75th Anniversary of the end of WWII

Today, 75 years ago… 2 September 1945 – representatives of the Empire of Japan formally signed instruments of surrender on the deck of USS Missouri in Tokyo Bay.

WWII ended formally.  2194 days after Germany invaded Poland on 1 September 1939 to 2 September 1945. 6 years and 1 day.

Celebrations at the time must have been amazing.  I like this photo of the mostly peaceful conga line in Lafayette Park near the White House!

About Fr. John Zuhlsdorf

Fr. Z is the guy who runs this blog. o{]:¬)
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  1. Kerry says:

    Two shorts. Another lifetime ago, my adult woodworking student came to class wearing his WWII hat. It read, “George Rice, Silver Star”. “George, you got the Silver Star”. “Yes”, he said. “I was the .30 cal machine gunner. I got into a duel with a German with a rocket launcher. We were back there a few years ago; I didn’t remember us being so close”.
    In an ice cream line, the man ahead, “Yes, I shouldn’t be here. I was in three invasions”. “Excuse me”, said I, “Would that be North Africa, Sicily and Normandy?” “Yes”, he says. “What beach at Normandy?” says I. “Omaha”. ( pause). “What wave?” “The first wave” he says.
    My father flew F-6F’s off an escort carrier and took a Kamikaze off Okinawa. His brother was on the ground in Europe for three years, married a Frau from Berlin.
    Seventy five years isn’t so long ago.

  2. Semper Gumby says:

    Kerry: Great comment. God bless ’em all.

    “Never in the field of human conflict was so much owed by so many to so few.” – Winston Churchill in 1940, in praise of the Allied pilots who fought in the Battle of Britain.

    Present at the Surrender of Imperial Japan in Tokyo Bay was Gen. Wainwright of Bataan and Gen. Percival of Singapore.

  3. oakdiocesegirl2 says:

    I love your story too, Kerry. My dad and his brother were both in the South Pacific waiting to invade Japan when the atom bombs thankfully ended the war. If my dad had not come back, I would never have been born. My dad has been gone since 1985, but my uncle is still going at 98 years old, having outlived his wife and both his sons. My uncle piloted a rhino ferry in the Normandy invasion before being sent to Okinawa in 1945.

  4. Semper Gumby says:

    oakdiocesegirl2: God bless your father and uncle.

    Thankfully indeed the atom bomb ended the war. Other options, such as continuing the air campaign, ground invasion, blockade and starvation, or a cease-fire or treaty that left the predatory Imperial Japanese regime and Emperor cult in place, were even worse alternatives.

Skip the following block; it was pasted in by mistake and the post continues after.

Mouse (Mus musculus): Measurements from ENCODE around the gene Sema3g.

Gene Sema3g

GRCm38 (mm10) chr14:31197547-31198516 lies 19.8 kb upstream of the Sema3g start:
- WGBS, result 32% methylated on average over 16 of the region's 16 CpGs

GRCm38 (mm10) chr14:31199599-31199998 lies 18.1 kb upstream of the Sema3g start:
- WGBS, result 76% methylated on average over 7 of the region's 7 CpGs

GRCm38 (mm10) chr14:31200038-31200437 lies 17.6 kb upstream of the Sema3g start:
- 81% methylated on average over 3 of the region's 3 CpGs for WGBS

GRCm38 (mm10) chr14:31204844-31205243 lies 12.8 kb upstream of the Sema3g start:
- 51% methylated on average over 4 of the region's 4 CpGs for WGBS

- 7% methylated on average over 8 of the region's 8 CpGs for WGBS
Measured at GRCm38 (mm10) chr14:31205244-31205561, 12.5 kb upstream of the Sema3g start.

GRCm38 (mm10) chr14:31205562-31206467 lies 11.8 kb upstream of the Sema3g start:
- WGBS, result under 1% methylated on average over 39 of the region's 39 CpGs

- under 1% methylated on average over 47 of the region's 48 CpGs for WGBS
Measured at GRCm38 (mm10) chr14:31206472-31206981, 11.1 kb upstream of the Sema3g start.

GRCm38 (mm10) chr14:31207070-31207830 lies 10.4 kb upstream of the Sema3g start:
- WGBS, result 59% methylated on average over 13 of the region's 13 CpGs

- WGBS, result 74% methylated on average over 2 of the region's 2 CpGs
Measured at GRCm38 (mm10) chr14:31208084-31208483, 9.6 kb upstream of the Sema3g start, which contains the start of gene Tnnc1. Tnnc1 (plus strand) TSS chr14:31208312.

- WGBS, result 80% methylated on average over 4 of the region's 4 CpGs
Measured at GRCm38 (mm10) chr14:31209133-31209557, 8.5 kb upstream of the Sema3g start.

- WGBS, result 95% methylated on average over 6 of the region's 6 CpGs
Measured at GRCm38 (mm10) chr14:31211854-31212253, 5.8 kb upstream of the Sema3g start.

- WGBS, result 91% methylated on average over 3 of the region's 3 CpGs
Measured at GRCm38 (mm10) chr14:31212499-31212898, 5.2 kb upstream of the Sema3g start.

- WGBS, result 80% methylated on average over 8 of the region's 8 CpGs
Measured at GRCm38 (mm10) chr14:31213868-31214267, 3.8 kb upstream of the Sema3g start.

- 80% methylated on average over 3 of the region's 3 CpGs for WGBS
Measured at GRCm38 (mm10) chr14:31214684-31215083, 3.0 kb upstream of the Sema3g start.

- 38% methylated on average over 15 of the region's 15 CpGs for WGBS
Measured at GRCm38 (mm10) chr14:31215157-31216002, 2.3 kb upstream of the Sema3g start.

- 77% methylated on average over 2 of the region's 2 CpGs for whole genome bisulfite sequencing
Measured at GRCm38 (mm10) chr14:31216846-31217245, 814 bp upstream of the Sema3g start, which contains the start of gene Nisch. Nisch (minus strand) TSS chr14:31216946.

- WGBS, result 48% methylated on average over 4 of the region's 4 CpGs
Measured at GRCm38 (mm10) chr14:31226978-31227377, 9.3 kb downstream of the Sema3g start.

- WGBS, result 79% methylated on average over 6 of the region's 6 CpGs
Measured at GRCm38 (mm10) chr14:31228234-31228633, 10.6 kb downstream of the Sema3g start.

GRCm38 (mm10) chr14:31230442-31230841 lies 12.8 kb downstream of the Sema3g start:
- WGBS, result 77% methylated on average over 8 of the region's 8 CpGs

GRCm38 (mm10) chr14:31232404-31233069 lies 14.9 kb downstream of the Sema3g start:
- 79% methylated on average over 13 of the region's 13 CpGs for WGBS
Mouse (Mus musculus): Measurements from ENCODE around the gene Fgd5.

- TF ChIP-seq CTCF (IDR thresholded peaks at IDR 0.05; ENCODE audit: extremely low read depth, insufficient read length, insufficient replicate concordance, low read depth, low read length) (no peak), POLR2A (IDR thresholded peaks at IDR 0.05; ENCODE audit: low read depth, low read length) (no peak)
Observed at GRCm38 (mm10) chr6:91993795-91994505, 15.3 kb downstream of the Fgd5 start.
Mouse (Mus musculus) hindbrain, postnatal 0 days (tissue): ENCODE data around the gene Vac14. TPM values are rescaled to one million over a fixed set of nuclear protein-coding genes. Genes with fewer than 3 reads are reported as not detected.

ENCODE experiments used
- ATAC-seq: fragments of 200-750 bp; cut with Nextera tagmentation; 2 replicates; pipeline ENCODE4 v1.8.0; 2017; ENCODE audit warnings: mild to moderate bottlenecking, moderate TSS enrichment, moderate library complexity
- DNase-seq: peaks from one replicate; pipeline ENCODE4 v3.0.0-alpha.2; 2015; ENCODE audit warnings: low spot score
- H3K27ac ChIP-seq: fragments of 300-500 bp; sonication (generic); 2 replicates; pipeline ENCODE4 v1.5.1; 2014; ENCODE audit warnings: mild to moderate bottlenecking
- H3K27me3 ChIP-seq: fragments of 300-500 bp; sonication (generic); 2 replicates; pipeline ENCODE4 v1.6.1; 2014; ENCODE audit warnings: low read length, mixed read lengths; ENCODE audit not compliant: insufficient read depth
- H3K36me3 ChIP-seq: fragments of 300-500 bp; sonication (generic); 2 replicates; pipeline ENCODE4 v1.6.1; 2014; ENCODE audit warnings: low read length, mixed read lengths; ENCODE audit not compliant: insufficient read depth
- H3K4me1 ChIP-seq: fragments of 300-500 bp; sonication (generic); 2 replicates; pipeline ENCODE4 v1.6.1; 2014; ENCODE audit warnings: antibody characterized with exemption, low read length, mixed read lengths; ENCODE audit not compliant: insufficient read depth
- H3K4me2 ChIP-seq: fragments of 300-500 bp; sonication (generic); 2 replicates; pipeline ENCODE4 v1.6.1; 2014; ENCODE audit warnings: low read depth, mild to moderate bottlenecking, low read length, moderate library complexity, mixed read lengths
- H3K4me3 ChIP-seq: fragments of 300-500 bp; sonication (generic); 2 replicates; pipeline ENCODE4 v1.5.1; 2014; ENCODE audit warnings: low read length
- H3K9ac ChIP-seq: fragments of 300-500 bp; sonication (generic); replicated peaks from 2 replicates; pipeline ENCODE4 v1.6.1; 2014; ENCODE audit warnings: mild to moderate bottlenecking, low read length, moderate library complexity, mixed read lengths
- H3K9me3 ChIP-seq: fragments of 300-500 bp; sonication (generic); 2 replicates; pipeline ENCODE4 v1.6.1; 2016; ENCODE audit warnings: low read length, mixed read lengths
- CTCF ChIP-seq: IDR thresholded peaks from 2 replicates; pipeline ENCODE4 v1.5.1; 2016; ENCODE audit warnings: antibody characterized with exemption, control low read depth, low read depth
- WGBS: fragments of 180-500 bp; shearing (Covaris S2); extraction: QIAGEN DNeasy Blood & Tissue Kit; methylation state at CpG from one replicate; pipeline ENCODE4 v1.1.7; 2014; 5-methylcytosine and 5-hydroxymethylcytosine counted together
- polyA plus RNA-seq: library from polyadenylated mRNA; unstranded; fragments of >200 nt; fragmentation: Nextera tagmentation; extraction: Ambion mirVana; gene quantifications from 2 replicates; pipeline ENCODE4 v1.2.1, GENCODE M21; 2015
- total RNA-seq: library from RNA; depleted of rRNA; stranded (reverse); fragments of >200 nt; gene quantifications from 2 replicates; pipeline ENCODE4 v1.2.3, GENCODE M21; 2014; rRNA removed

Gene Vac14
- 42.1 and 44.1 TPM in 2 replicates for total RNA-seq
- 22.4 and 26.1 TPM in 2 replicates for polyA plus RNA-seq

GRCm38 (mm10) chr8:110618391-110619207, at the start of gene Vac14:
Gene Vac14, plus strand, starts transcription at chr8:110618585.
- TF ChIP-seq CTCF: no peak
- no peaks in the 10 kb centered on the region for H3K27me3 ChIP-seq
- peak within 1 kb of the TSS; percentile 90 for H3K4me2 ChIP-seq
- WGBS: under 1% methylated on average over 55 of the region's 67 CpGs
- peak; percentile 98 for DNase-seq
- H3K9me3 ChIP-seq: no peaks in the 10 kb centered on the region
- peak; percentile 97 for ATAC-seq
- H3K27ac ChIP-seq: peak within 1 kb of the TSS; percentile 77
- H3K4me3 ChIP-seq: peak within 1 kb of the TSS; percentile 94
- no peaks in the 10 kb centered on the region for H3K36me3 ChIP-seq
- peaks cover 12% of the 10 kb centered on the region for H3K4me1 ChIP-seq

5. Sieber says:

    I well remember the VE and VJ Day celebrations on Hollywood Blvd, sheer , wonderful madness. When we got home, the neighborhood kid were marching in parade banging on pots, pans and toys of all description.

  6. Semper Gumby says:

    The text of the Potsdam Declaration, July 26, 1945. Issued by Pres. Truman, Prime Minister Churchill and President of China Chiang Kai-Shek.

    Key point: The Declaration did not mention the Emperor of Japan. The Declaration stated that the Japanese military would be disarmed (Key point: “unconditional surrender of all Japanese armed forces”), and that Japan would be occupied until a peaceful order is established.

    The final paragraph of the Declaration:

    13. We call upon the government of Japan to proclaim now the unconditional surrender of all Japanese armed forces, and to provide proper and adequate assurances of their good faith in such action. The alternative for Japan is prompt and utter destruction.


  7. Semper Gumby says:

    Sieber: Great comment, there was much rejoicing indeed when Imperial Japan surrendered. Rejoicing in the U.S., in China, in Korea, in the Philippines, in Burma and Southeast Asia, in Indonesia, in many Pacific islands, Australia, and the U.K.

    The folks at “Catholic Answers” should keep that wave of relief in mind when they hold forth every August against the decision to use the atomic bomb.